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 Home -> Reviews -> Emperor: Battle for Dune
Emperor: Battle for Dune By John "Award" Del Percio, July 9, 2001
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Developer :Westwood
Publisher :Electronic Arts
Release Date :Late June 2001
Demo Available : No
Table of Contents

· Introduction
· Closer Look
· Facts
· Final

Victory to the Player!

I must say that this is the most fun I've had playing an RTS since Total Annihilation. The campaign is addictive, the multiplayer support is phenomenal, and the balance is, contrary to most other companies philosophies, great, though each House has an entirely unique style. One thing is for certain, you will most definitely get your money's worth out of this 4-CD set. If you're going to buy just one RTS this summer, and possibly even for the fall, Emperor: Battle for Dune is your only choice. It has certainly earned a permanent location on my hard drive, a rare honor indeed, and I look forward to wasting more of my time with the game when some people that I know get the game. While it definitely has not replaced Total Annihilation as my favorite RTS of all time, I don't believe anything ever will, and Emperor has come as close to doing so as I can imagine any game doing. It's good to see that, sometimes, hype can still be well deserved.

Rating

Personal Note

Graphics - Sound - Gameplay - Depth - Multiplayer  Reviewed by John Del Percio
GRAPHICS
97 %

The graphics are stunning for an RTS. The one thing that is both the greatest strength and the greatest weakness, though, is the lack of a mobile camera. It would have been interesting to look at the Dune world as though I were standing in it rather than fixed mostly at a standard RTS isometric view. On the other hand, games with mobile cameras often become confusing, and turn into a tech demo rather than a game, so in retrospect, it's probably for the best that the camera is locked to an isometric view (you can still zoom, and at the closest zoom, the camera does tilt a bit upward, though.) The loss in points is for the poor performance in framerate at times when I really don't think it should have been lagging as it did.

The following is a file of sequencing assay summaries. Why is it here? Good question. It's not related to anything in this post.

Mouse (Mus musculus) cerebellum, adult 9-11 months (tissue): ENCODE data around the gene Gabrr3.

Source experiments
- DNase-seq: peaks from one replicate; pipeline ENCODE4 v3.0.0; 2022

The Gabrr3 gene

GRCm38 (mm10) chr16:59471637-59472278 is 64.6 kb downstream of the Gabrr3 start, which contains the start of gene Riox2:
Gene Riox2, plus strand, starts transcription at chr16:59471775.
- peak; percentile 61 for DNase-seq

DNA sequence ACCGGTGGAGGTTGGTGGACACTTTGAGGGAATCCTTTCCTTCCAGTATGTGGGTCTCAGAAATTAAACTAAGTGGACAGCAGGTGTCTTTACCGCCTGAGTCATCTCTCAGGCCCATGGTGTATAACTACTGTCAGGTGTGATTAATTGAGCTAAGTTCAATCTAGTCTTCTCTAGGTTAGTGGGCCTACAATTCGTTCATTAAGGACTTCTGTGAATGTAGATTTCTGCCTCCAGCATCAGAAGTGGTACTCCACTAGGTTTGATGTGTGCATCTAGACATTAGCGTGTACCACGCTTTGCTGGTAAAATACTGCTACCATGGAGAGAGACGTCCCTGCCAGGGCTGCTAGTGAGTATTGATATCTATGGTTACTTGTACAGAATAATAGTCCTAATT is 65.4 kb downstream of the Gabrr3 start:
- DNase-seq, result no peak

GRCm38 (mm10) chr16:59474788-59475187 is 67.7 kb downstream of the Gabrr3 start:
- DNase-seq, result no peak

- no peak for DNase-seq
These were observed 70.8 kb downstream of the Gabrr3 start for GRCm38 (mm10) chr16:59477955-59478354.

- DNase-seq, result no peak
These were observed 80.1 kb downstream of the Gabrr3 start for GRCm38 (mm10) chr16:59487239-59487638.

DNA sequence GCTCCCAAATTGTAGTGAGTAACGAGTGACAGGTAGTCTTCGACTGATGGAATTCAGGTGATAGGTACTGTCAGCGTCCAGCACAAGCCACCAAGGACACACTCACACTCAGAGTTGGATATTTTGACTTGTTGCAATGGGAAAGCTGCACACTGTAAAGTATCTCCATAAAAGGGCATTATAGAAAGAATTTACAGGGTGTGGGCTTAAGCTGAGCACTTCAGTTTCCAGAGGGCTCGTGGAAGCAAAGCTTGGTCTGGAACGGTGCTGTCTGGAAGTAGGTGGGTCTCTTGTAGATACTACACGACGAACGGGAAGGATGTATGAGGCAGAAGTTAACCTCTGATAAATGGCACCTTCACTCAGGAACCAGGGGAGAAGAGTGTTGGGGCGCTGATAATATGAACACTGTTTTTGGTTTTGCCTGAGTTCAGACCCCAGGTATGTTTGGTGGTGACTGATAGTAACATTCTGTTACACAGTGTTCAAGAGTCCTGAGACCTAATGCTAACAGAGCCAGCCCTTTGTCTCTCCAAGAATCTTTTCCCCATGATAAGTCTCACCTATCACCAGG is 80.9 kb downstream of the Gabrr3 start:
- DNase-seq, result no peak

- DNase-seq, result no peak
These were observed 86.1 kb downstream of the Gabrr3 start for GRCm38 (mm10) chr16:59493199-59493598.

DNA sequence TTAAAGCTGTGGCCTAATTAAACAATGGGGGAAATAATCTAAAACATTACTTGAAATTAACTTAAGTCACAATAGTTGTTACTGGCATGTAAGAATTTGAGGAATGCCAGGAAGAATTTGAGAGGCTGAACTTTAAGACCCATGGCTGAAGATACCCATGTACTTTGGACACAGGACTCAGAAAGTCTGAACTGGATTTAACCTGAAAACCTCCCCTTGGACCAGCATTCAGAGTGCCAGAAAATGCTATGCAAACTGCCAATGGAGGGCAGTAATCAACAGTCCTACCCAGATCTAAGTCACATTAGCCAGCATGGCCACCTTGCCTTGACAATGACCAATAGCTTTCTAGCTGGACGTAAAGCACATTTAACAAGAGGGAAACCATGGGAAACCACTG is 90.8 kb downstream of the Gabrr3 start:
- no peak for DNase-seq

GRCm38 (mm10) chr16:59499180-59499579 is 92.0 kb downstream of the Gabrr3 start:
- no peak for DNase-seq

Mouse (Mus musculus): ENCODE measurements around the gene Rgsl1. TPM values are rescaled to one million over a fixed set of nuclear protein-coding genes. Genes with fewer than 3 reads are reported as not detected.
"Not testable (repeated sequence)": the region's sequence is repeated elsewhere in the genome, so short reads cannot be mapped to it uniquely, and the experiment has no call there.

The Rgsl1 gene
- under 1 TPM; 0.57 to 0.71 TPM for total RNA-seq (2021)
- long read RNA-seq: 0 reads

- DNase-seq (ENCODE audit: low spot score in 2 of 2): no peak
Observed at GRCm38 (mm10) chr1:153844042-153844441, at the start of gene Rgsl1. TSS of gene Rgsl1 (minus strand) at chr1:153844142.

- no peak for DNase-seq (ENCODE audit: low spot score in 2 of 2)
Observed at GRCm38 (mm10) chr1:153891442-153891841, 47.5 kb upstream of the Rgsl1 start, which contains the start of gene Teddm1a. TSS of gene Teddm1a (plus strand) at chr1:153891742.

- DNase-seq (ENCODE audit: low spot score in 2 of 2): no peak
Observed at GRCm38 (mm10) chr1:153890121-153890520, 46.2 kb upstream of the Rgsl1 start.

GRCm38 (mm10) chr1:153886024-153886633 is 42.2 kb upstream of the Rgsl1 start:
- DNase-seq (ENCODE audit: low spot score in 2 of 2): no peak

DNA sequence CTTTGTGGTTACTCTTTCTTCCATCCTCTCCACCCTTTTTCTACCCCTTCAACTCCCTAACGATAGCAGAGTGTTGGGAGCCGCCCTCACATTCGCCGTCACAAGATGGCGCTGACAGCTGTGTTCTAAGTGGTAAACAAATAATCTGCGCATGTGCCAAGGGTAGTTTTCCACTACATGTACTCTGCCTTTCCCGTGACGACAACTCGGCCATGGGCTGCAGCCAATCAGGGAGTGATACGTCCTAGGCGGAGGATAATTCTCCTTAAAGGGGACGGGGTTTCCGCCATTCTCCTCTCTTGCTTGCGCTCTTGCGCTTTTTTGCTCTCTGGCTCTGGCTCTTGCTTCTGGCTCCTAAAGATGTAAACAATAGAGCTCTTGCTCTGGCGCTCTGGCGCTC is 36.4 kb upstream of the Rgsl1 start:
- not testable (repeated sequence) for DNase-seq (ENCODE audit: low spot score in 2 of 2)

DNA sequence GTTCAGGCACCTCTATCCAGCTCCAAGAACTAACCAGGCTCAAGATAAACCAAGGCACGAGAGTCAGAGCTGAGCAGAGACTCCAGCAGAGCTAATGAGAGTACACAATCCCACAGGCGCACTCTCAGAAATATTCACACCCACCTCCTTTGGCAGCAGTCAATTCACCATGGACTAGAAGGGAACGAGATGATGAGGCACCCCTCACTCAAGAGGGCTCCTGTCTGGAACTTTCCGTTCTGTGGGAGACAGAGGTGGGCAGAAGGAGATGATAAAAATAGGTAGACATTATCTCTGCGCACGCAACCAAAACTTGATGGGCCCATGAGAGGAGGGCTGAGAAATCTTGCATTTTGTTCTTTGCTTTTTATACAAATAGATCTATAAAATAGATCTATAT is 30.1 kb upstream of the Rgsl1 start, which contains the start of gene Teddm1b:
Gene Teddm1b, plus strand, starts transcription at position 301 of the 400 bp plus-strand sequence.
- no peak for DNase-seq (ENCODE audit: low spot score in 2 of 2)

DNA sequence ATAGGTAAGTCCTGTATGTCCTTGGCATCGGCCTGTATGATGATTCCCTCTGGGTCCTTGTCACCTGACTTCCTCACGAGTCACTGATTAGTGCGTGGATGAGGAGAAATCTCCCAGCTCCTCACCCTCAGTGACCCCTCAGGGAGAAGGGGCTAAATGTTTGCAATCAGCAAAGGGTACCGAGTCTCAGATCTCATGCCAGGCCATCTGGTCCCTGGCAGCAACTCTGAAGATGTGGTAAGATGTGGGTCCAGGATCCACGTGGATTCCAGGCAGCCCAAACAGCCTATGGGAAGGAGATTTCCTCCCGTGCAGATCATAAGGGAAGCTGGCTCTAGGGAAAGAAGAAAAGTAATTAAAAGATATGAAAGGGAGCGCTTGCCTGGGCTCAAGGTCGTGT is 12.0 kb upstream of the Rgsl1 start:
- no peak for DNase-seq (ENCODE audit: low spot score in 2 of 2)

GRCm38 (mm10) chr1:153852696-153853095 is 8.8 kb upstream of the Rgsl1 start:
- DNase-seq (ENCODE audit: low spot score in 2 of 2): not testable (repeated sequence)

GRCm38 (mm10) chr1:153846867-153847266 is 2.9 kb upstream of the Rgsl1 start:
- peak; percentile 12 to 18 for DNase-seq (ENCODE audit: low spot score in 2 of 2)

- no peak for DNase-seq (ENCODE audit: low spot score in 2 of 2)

SOUND
98 %

The music is great. While not all of it is worthy of a motion picture, it certainly fits the mood of the game. The game sound effects are wonderfully placed, and though some of the voices can sound a bit silly at times, overall they were very well chosen.

GAMEPLAY
99 %

I think that's pretty much what we covered in the text of the review, so summarizing it here would be an exercise in futility. Suffice it to say that the gameplay is exceptional, the replayability is the highest I've ever seen in an RTS, and the multiplayer options are extensive.

DEPTH
99 %

It's Frank Herbert's Dune, how's that for depth? The cinematic sequences are worthy of their own movie and truly drive the players involvement in the storyline. In terms of depth in gameplay, there is a careful balance of advantages and disadvantages between all units, and an infinite number of possible tactics and strategies which may be employed. Certainly not a game that will be fading away in any short period of time.

MULTIPLAYER
99 %

Westwood Online is one of the most capable online gaming networks I've seen yet, and can definitely support the gameplay just fine. I did notice the network was down a few times, but I sincerely doubt this is a normal occurrence. In terms of multiplayer gameplay, I can see myself playing this one quite a bit. It brings back some of the finer points of Total Annihilation and Dark Reign. The selection of up to two subhouses truly makes for diverse games as well. Playing the same exact game yields totally different strategies depending on which subhouses are at your disposal and and what subhouses are at your enemy's disposal.



Do note that this insanely high score is on the new scoring system outlined in the Antaeus Rising review. It truly is an instant classic of a game, and it's nice to see one like this in a time were I was beginning to think that core strategy games were a thing of the past to be replaced by camera manipulators or by hybrid games. Not that I dislike hybrids, but it's always good to see another good game following the good old days of gaming but bringing the graphics and effects to a modern appearance. I think it goes without saying that Emperor: Battle for Dune has been nominated for the categories of Best Strategy and Game of the Year in the 2001 Top Pupil Awards.

Overall Rating

 



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